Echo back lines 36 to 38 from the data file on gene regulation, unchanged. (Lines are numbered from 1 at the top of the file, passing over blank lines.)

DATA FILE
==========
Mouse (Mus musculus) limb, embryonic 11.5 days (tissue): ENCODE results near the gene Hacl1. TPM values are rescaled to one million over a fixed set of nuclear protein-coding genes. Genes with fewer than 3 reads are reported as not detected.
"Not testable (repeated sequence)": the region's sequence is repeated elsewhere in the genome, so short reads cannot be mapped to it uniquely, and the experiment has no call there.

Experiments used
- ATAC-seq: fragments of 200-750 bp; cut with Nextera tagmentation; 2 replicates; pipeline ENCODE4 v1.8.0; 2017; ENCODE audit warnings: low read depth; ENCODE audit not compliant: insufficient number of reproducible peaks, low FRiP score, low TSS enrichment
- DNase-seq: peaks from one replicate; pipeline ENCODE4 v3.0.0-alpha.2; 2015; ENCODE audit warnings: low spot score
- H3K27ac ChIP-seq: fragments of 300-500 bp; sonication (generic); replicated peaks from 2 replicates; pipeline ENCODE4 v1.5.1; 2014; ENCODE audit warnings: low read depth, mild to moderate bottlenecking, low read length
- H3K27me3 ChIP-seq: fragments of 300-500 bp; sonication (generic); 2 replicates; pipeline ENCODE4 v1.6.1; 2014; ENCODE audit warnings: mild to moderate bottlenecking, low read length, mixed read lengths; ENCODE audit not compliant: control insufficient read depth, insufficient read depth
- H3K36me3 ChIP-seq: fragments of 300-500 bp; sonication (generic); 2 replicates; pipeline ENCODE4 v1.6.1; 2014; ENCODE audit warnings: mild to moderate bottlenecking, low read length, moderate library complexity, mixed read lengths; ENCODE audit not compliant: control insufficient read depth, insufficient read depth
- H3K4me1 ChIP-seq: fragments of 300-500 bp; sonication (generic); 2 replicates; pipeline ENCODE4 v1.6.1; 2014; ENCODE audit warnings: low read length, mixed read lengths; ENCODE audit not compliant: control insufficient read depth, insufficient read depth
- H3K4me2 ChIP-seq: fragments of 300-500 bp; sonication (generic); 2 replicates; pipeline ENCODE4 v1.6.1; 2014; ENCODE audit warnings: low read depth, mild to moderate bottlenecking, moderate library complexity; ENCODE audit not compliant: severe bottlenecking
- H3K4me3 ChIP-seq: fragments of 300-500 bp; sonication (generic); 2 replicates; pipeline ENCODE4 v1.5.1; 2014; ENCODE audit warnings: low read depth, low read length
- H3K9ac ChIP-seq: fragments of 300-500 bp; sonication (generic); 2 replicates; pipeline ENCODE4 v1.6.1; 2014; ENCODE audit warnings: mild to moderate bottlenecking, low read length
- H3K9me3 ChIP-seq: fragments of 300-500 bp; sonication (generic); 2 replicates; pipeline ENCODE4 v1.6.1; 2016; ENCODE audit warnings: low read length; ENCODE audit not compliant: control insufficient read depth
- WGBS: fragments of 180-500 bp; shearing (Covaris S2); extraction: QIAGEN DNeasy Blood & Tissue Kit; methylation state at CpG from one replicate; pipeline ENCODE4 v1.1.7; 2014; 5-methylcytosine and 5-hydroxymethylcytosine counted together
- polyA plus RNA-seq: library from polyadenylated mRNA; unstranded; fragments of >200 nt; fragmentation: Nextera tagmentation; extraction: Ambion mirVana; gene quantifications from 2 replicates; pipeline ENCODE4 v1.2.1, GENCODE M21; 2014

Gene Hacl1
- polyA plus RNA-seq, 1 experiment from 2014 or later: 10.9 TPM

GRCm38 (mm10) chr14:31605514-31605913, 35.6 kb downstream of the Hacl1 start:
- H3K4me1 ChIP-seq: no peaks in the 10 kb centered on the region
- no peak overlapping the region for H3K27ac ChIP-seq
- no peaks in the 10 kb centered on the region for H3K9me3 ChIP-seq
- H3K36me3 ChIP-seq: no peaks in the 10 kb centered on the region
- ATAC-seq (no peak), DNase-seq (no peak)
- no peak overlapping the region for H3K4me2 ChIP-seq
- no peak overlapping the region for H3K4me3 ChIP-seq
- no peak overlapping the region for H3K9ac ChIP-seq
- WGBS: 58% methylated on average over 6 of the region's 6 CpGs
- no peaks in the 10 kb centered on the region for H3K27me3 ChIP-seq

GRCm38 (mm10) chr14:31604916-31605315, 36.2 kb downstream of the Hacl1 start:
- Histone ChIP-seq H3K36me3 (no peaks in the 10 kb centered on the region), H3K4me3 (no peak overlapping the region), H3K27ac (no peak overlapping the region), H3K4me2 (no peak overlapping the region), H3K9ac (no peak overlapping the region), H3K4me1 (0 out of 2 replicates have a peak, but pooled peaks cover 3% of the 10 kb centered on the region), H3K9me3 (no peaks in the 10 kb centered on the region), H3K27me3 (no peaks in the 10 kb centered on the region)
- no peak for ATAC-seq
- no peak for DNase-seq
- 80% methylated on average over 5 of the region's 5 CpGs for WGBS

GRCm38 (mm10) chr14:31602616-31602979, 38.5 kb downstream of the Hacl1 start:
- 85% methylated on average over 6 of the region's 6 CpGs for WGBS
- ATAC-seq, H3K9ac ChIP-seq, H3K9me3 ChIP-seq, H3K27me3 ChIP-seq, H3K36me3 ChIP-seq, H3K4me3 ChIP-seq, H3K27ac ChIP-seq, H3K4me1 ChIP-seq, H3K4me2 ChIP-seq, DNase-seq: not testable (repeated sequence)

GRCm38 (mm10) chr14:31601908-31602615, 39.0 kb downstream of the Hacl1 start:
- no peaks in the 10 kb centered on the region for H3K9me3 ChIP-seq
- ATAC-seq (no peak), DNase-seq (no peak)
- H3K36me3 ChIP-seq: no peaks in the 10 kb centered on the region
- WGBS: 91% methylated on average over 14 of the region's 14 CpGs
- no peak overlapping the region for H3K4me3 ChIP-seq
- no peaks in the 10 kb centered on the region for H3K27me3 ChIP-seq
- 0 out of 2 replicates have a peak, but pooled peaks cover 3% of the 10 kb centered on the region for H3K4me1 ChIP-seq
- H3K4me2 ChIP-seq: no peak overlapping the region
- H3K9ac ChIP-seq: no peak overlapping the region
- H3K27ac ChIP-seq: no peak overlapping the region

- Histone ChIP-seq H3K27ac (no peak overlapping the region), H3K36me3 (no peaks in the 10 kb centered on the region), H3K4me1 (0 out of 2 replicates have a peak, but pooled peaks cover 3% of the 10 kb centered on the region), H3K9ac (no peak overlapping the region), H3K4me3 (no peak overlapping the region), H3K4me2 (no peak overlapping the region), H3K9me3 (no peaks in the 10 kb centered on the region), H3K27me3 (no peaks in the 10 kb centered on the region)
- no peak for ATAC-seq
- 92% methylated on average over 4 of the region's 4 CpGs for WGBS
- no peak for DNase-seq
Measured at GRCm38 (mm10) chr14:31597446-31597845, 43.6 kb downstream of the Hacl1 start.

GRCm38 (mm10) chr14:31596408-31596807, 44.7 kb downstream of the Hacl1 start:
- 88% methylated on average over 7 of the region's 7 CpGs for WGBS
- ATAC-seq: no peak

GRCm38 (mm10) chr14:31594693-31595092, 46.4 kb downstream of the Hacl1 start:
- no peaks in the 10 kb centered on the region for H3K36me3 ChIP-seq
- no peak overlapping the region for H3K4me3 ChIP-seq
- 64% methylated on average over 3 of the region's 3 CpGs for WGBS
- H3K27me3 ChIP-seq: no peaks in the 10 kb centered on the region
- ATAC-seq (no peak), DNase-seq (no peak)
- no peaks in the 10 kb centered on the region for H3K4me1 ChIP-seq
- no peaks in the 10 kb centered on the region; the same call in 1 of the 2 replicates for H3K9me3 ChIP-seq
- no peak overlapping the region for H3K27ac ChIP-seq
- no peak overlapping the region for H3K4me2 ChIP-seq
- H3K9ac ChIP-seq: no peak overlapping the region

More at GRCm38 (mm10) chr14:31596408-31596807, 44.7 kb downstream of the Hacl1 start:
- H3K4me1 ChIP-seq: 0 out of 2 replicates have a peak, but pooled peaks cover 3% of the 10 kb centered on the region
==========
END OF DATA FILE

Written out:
- ATAC-seq, H3K9ac ChIP-seq, H3K9me3 ChIP-seq, H3K27me3 ChIP-seq, H3K36me3 ChIP-seq, H3K4me3 ChIP-seq, H3K27ac ChIP-seq, H3K4me1 ChIP-seq, H3K4me2 ChIP-seq, DNase-seq: not testable (repeated sequence)

GRCm38 (mm10) chr14:31601908-31602615, 39.0 kb downstream of the Hacl1 start:
- no peaks in the 10 kb centered on the region for H3K9me3 ChIP-seq